Camp Nelson Confederate Cemetary
Camp Nelson Confederate Cemetery was created in the early 1900s and serves as the final resting place for 1,500 Confederate soldiers. The graves were relocated from area cemeteries as a way to remember the victims of an 1862 tyhphoid and measles epidemic that afflcited Confederate troops and civilians in the area around Camp Hope in 1862. As many as 20,000 troops were located at Camp Hope, thirty miles northeast of Little Rock, when typhoid and other diseases spread throughout the area. A twenty-foot memorial is located in the center of this Lonoke County, Arkansas cemetery, which is a few miles from Cabot and open to the public.The cemetery is named in honor of Confederate brigadier general Allison Nelson who died of typhoid during the epidemic and is buried in Little Rock’s Mount Holly Cemetery.
Backstory and Context
The cemetery serves as a reminder that the majority of Civil War soldiers died of infection and disease. As the Civil War led to men from various parts of the country engaging as combatants and comrades, it created the perfect breeding ground for infectious diseases to spread with ease. As soldiers gathered in their camps in large numbers, the opportunity for diseases like yellow fever, typhoid, cholera, measles, and mumps spread owing to the often poor living conditions soldiers endured. In addition, battlefield wounds created conditions for local infections and many soldiers succumbed to infection days after initially surviving wounds from artillery and small arms fire.
Camp Hope in Arkansas was the site of a local epidemic in the fall of 1862, and disease claimed the lives of 1,500 Confederate soldiers. Brigadier general Allison Nelson, who had previously served as a Texas legislator, was among those who suffered the fate of disease, and the cemetery was named after Nelson due to his high rank at the time. The cemetery was created after the war as survivors of the epidemic came together and secured funds in 1905 from the state, to relocate the graves of 1,500 Confederate soldiers. Once the remains of men who died were located, the remains were relocated to the newly acquired site. In the decades that followed, local citizens and veterans came together at the cemetery to hold memorial services for those buried here. From the 1930s to 1980s nature reclaimed the graves at this historical cemetery until Sergeant J. O. Isaac, who was the instructor for the Cabot High School ROTC, initiated the restoration project for the overgrown burial ground.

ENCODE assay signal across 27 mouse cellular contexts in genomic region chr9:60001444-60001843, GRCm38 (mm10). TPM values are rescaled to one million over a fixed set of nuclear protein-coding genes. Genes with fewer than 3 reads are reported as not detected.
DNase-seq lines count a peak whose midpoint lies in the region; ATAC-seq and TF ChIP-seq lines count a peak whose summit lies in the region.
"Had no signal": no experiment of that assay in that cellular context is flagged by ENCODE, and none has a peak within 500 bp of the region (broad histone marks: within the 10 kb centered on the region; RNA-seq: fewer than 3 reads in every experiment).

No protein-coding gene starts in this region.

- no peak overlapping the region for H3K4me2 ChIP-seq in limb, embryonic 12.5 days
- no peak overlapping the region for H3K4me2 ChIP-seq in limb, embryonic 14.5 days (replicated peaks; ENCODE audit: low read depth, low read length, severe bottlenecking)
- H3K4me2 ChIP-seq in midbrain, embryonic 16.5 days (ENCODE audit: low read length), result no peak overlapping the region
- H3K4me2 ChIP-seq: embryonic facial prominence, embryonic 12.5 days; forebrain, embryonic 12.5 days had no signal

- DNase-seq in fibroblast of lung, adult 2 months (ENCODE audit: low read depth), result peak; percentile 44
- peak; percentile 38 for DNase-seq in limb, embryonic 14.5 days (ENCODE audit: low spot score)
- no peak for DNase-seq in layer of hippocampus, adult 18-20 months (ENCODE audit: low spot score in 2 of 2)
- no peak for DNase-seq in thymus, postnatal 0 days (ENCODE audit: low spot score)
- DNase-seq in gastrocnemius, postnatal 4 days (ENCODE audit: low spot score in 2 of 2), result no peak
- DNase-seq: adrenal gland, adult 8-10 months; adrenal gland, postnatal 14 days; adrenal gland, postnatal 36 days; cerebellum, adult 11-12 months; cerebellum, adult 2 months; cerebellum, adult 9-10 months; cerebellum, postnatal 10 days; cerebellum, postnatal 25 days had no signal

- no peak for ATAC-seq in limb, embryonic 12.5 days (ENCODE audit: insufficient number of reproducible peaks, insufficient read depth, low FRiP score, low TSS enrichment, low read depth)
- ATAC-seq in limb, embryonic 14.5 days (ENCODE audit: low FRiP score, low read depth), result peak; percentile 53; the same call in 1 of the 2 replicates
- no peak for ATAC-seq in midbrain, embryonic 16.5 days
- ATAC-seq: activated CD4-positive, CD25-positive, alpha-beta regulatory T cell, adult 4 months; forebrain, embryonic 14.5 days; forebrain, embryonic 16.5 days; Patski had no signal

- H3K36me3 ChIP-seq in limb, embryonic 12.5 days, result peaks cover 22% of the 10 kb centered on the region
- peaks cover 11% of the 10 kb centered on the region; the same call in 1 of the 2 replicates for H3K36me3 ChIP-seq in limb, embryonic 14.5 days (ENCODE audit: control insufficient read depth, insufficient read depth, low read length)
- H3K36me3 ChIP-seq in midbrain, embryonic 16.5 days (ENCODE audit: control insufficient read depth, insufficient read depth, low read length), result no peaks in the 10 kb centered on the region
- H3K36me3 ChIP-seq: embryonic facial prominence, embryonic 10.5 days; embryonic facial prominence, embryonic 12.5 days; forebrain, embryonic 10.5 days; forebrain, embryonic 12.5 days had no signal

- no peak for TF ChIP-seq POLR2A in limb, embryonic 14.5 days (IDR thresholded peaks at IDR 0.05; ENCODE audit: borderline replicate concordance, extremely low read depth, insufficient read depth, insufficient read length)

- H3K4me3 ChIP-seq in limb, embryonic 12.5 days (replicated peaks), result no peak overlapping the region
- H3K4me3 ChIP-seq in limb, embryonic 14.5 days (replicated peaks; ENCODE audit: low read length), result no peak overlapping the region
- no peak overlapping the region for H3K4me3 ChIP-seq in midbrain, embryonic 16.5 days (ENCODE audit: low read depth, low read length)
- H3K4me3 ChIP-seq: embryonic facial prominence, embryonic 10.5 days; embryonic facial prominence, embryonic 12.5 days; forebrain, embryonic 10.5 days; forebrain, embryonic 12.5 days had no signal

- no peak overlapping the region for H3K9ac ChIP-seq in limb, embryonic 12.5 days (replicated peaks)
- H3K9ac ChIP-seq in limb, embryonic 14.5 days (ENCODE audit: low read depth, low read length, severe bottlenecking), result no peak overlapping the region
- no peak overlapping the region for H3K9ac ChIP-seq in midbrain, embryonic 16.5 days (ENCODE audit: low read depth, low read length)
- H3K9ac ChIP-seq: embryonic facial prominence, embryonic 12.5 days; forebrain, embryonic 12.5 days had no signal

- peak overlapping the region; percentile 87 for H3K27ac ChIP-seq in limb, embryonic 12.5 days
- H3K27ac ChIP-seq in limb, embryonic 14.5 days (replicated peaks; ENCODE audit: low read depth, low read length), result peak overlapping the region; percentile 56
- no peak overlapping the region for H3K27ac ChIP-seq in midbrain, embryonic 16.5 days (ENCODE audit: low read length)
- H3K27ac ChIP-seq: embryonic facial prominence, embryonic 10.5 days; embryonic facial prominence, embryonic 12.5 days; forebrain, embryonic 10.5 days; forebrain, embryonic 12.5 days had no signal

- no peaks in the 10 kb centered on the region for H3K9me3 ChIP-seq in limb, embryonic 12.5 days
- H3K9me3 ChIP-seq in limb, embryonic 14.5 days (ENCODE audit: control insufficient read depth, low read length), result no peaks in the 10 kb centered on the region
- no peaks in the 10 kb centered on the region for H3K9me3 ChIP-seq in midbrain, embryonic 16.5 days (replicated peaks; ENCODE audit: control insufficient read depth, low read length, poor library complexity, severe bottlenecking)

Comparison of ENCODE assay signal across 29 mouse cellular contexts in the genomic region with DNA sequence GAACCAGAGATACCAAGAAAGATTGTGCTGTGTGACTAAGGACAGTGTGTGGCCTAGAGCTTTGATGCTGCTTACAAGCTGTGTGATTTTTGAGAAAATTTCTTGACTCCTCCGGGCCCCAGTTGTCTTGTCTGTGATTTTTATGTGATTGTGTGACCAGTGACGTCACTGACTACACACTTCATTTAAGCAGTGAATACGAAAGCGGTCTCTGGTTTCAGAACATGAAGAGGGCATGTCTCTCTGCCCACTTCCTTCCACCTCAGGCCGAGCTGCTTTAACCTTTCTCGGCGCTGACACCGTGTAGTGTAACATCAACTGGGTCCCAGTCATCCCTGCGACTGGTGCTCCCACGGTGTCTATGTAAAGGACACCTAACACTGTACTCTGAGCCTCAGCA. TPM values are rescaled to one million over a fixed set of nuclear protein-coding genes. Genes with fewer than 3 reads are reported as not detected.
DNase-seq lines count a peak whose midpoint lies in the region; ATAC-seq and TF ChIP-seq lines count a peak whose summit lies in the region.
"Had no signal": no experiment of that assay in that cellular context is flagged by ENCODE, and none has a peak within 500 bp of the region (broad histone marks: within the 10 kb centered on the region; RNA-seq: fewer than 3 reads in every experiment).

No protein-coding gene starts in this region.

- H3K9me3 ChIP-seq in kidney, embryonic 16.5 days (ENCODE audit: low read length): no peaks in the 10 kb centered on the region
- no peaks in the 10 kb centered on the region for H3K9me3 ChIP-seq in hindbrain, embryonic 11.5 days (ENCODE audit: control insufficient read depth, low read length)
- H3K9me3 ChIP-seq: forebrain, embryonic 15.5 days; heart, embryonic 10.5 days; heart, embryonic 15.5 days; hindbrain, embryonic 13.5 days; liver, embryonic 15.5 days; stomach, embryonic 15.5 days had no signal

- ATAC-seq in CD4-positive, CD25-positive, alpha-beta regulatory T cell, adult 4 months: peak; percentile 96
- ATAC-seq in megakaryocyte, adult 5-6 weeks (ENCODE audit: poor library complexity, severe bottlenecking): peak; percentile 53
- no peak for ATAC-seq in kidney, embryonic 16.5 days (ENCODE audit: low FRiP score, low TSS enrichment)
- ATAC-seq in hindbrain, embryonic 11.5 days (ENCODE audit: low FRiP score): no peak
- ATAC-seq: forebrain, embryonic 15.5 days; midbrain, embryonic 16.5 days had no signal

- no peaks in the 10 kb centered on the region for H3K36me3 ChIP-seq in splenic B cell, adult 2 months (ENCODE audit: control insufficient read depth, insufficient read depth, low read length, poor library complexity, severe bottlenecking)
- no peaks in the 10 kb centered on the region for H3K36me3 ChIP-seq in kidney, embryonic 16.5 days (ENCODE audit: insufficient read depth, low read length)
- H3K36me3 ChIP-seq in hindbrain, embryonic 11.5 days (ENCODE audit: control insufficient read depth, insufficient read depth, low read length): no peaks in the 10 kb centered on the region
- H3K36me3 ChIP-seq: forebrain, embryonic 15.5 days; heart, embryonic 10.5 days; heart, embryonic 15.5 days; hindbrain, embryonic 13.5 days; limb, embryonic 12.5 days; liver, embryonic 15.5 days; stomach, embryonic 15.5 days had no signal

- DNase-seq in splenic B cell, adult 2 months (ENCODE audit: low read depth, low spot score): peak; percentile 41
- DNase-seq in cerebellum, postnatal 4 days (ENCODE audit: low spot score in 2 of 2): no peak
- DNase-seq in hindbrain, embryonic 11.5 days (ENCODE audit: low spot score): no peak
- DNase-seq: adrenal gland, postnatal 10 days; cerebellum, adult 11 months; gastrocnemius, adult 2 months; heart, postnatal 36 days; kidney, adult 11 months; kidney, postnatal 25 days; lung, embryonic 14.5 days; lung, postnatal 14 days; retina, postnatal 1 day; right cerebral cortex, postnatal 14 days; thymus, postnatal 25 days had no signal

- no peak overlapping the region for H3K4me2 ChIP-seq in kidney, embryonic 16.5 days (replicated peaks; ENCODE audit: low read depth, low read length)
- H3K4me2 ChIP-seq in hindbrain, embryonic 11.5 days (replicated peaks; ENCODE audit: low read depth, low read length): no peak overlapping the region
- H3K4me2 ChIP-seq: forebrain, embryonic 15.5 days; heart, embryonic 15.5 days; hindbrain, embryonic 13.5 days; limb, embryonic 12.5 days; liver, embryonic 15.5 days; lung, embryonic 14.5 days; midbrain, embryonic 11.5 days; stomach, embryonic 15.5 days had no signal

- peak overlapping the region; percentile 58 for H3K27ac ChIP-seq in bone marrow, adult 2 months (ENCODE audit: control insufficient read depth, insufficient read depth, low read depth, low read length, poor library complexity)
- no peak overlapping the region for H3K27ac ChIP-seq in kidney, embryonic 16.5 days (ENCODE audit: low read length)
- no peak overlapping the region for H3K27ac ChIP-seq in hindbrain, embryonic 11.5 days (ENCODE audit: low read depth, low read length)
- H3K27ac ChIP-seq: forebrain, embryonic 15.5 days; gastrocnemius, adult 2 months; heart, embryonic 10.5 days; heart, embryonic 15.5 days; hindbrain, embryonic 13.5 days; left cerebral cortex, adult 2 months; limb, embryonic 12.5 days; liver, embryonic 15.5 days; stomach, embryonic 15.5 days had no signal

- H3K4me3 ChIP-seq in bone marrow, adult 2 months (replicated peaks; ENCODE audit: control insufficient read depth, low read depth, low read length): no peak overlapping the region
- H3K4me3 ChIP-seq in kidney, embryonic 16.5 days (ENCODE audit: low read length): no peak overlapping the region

A few groups came together and restored the landscape and added the United States government headstones that are now at the site. The state of Arkansas funded costs to care for the cemetery up until the late 1990s when appropriations ceased. Since that time, the cemetery has been preserved by volunteers.
Camp Nelson Confederate Cemetery, Cabot, inspirock. Accessed March 6th 2020. https://www.inspirock.com/united-states/cabot-arkansas/camp-nelson-confederate-cemetery-a2132183495?utm_source=bing&utm_medium=cpc&utm_campaign=Bing_DSA&msclkid=410bfb7ee20d12a4c4e9a51c703cd5bf&ad_acc=ipar
Camp Nelson Confederate Cemetery, Find a Grave. January 1st 2000. Accessed March 6th 2020. https://www.findagrave.com/cemetery/53316/camp-nelson-confederate-cemetery
.Polston, Mike. Camp Nelson Confederate Cemetery, CALS Encyclopedia of Arkansas. February 26th 2018. Accessed March 6th 2020.https://encyclopediaofarkansas.net/entries/camp-nelson-confederate-cemetery-4275/
Sesser, David. Allison Nelson (1822-1862), CALS Encyclopedia of Arkansas. December 9th 2016. Accessed March 6th 2020. https://encyclopediaofarkansas.net/entries/allison-nelson-8625/
Sesser, David. Disease During The Civil War, CALS Encyclopedia of Arkansas. April 5th 2016. Accessed March 6th 2020. https://encyclopediaofarkansas.net/entries/disease-during-the-civil-war-8630/
Camp Nelson Confederate Cemetery, Find a Grave. January 1st 2000. Accessed March 6th 2020.